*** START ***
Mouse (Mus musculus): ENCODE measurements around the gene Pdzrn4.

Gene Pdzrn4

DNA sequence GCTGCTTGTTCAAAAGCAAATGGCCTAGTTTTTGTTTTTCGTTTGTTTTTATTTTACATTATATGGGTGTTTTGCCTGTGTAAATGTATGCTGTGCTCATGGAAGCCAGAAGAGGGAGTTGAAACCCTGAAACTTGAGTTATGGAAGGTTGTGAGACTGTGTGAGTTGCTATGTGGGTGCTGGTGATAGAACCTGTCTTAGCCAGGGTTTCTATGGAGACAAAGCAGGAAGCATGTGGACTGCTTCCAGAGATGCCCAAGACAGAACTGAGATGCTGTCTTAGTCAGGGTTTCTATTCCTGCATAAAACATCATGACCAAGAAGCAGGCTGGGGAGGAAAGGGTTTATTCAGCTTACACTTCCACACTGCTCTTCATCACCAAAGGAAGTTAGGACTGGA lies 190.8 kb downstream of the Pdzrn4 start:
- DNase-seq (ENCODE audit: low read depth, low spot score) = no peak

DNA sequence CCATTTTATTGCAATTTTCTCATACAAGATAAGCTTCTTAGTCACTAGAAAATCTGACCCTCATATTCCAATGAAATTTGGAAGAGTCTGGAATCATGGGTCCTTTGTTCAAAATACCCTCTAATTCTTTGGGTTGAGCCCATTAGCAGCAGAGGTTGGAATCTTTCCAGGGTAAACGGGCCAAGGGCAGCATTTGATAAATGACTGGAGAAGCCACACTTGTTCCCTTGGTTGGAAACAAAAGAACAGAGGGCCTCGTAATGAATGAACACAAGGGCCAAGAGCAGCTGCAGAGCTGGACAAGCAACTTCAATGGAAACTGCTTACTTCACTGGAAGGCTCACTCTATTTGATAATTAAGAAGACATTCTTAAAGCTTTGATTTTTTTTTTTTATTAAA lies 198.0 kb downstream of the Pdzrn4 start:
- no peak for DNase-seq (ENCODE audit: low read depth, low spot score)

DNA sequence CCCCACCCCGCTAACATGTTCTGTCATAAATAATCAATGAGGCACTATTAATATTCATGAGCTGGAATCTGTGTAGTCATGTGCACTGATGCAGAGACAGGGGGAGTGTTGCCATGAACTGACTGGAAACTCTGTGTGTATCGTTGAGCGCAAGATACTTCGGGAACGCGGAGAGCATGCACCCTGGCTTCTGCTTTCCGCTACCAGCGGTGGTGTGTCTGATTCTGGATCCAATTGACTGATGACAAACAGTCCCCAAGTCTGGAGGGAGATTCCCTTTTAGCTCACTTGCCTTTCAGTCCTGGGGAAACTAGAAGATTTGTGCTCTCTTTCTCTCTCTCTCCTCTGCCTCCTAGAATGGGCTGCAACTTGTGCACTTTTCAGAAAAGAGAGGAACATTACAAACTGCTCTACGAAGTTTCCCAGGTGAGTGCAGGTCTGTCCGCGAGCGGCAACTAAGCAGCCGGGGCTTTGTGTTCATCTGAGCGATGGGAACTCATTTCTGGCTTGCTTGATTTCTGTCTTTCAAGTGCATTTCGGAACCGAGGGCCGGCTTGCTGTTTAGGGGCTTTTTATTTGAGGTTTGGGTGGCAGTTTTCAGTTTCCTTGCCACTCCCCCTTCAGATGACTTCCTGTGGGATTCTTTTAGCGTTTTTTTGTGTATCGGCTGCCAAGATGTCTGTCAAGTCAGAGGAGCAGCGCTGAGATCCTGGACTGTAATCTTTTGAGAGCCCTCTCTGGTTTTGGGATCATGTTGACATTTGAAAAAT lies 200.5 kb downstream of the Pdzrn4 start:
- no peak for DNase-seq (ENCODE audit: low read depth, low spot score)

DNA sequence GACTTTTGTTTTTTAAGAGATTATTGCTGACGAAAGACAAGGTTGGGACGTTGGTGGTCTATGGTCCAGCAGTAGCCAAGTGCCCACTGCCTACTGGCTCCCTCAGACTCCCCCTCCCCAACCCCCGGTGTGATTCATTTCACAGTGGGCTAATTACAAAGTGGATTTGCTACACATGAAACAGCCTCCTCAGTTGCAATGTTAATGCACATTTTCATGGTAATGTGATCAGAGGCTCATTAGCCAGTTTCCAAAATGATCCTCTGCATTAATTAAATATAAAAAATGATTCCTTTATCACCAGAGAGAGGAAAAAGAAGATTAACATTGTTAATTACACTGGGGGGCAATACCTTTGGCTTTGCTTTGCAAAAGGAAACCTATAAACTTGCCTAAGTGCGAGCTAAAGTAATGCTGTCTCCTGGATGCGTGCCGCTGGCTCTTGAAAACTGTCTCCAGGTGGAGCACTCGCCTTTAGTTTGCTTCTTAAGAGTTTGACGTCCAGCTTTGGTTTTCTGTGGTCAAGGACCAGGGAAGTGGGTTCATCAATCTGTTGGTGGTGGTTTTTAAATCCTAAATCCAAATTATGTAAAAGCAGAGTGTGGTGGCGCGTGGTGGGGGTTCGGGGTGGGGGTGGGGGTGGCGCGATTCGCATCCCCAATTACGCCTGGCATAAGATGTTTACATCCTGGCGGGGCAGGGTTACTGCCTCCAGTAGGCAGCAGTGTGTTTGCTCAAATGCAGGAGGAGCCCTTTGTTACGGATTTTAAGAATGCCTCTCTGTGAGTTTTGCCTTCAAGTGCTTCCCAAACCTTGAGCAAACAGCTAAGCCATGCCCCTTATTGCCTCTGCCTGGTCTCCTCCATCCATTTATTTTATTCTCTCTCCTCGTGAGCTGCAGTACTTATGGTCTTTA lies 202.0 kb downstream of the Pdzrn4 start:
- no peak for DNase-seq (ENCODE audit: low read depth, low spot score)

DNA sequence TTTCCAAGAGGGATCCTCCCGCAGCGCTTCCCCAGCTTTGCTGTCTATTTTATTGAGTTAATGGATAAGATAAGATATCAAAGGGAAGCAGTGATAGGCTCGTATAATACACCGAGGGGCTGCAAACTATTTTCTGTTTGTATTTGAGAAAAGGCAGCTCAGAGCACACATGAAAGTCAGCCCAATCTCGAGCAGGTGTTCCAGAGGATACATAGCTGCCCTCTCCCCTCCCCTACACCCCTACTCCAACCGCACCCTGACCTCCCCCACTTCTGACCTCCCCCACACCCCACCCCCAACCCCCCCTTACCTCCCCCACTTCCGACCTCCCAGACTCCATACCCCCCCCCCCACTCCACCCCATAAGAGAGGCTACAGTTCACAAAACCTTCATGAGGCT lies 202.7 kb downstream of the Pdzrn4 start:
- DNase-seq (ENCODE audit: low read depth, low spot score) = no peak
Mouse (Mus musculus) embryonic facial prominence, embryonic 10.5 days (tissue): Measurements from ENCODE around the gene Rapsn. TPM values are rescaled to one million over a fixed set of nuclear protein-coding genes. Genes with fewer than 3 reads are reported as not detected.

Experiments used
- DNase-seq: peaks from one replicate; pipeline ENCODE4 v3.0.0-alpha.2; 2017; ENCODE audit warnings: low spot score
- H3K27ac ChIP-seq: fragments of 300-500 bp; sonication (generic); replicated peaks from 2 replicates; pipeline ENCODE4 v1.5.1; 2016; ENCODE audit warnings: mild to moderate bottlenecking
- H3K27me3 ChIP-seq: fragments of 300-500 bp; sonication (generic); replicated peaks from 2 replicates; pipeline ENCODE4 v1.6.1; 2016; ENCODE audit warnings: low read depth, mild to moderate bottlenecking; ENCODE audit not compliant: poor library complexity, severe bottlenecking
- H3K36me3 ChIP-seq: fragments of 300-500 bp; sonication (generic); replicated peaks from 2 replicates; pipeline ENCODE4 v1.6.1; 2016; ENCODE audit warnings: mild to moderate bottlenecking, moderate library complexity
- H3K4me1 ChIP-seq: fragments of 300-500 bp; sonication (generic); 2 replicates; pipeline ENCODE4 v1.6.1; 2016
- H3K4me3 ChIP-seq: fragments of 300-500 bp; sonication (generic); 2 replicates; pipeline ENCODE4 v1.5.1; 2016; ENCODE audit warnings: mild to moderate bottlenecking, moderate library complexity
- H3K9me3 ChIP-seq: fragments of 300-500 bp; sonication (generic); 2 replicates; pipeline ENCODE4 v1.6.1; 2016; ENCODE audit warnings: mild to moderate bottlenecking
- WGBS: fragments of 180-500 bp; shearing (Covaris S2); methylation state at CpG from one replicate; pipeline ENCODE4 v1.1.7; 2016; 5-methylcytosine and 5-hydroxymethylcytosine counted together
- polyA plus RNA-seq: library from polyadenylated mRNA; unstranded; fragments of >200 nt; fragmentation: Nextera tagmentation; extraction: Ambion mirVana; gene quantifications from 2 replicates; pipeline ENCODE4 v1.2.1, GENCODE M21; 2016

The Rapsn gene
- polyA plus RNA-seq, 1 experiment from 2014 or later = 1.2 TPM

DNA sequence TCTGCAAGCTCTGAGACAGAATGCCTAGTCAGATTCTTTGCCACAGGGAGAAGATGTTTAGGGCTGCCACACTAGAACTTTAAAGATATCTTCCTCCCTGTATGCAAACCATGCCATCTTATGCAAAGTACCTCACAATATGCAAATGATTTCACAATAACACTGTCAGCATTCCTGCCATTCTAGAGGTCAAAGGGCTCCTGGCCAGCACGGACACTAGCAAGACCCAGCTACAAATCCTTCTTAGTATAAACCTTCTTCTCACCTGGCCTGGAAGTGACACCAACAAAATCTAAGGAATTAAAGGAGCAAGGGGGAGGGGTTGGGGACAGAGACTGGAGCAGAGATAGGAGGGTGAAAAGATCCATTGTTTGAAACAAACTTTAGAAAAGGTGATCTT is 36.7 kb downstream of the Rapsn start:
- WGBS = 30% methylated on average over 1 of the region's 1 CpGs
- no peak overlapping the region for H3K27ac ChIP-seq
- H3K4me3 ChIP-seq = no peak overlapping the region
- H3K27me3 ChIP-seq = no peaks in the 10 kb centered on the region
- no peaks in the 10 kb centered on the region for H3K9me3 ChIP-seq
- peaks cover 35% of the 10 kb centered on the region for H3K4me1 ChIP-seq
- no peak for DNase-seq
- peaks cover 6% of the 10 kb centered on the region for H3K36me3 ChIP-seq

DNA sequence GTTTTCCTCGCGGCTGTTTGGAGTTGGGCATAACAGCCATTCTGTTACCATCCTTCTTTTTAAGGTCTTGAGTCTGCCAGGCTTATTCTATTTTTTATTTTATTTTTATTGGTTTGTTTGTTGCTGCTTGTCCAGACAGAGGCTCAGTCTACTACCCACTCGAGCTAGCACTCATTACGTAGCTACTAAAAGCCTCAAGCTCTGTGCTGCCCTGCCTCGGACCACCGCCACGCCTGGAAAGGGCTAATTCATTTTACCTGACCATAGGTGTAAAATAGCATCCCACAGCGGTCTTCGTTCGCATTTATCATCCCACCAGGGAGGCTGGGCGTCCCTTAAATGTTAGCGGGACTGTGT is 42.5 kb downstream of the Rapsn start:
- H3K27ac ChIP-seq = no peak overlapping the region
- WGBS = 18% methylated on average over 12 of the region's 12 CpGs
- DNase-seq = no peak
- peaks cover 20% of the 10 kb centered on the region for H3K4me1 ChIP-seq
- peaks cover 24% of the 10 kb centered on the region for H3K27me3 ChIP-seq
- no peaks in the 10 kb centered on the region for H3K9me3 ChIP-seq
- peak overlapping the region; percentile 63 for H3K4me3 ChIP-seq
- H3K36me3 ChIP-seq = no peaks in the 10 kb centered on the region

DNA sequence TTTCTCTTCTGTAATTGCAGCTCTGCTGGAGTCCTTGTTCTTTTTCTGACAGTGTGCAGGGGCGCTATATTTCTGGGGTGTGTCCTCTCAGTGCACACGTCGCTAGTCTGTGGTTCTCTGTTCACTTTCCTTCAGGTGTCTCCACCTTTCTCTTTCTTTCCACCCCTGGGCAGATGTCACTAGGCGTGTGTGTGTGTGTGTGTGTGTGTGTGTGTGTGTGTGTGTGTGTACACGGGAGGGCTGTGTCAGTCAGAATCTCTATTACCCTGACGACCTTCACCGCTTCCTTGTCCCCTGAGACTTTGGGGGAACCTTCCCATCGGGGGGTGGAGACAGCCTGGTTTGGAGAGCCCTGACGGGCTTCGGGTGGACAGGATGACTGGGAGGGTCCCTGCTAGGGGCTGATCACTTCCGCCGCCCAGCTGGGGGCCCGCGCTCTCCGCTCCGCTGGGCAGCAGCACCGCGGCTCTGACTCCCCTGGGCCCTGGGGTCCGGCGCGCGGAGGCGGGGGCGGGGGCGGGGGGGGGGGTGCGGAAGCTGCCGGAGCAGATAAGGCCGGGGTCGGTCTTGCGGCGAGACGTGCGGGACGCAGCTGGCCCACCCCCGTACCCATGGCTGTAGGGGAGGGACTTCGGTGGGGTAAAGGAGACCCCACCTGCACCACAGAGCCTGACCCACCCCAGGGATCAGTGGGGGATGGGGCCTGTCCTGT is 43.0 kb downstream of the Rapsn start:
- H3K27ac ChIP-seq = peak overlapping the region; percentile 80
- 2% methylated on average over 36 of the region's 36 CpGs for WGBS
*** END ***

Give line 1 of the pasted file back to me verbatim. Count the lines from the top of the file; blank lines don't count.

Mouse (Mus musculus): ENCODE measurements around the gene Pdzrn4.